Tuesday, October 23, 2012

Confession rule not triggered unless statements made to person in authority

 R. v. Hart2012 NLCA 61 deals with an argument that the confession rule should apply when statements are made to state actors even where the accused in unaware the persons spoken to are state actors. The Court declined to agree with the argument:

[68]        The trial judge made no error in concluding that, absent abuse of process, the s. 7 right to silence was not triggered prior to detention.  McIntyre,GrandinettiOsmar and Bonisteel all support this conclusion, as does the obiter in Singh.  In Singh, the Court refused to accept the submission that application of the pre-trial Charter right to silence should be expanded.  The Court noted the exercise of the right to silence is in the control of an accused who has an operating mind and is fully informed of his or her rights, provided the conduct of the authorities do not take away his or her ability to choose.  For reasons discussed below, I have concluded Mr. Hart did not lose his ability to choose in the present case.
[69]        The argument has been made for Mr. Hart that, although he was not in detention, he "was nevertheless under the control of the state in circumstances functionally equivalent to detention and equally needing protection from the greater power of the state" (in the words of Rosenberg J.A. in Osmar). 
[70]        Because of his poverty and social isolation, Mr. Hart had a particular susceptibility to the offers of friendship and wealth offered by the undercover police.  They constructed a complex network of false relationships between not only the officers and Mr. Hart but also between him, their "girlfriends" and his wife.  They offered him a "family" with access to a lavish lifestyle over four months.  It has been argued that, unlike prior cases, the state's control over Mr. Hart was extensive enough to be comparable to or even exceed the control the state has over a person in detention.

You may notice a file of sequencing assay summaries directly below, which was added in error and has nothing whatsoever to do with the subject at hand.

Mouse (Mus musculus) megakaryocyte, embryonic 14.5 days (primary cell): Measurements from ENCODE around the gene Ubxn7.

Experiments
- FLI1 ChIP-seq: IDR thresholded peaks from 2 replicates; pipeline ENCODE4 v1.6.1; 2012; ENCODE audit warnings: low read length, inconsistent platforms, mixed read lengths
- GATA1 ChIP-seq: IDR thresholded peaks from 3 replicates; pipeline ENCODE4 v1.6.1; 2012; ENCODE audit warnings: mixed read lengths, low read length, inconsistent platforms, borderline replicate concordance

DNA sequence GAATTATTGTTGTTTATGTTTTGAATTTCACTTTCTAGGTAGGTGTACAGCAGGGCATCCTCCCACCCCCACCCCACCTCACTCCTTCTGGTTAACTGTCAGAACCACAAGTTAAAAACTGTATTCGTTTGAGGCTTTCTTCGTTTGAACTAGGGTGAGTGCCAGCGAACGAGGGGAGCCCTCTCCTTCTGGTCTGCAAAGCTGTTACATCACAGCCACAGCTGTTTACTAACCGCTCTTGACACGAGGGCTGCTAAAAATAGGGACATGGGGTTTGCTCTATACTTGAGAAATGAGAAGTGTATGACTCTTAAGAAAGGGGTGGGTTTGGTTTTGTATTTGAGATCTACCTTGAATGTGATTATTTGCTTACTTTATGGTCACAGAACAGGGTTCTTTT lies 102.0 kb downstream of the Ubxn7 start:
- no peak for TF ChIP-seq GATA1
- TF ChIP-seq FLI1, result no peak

[71]        I am not persuaded.  The cases earlier noted have developed principles with the twin goals of protecting the rights of the accused while recognizing society's need to investigate and solve crimes without undue limitations.  SeeOickle, paragraph 33.  As Lamer J. pointed out in Rothman v. The Queen,1981 CanLII 23 (SCC), (1981) 1 S.C.R. 640, at page 697, adopted in R. v. Collins1987 CanLII 84 (SCC), [1987] 1 S.C.R. 265, and Oickle, at paragraph 67, "[t]he investigation of crime and the detention of criminals is not a game to be governed by the Marquess of Queensbury rules".  Scollin J. eloquently made the same point in Skinner, quoted in Bonisteel, at paragraph 89: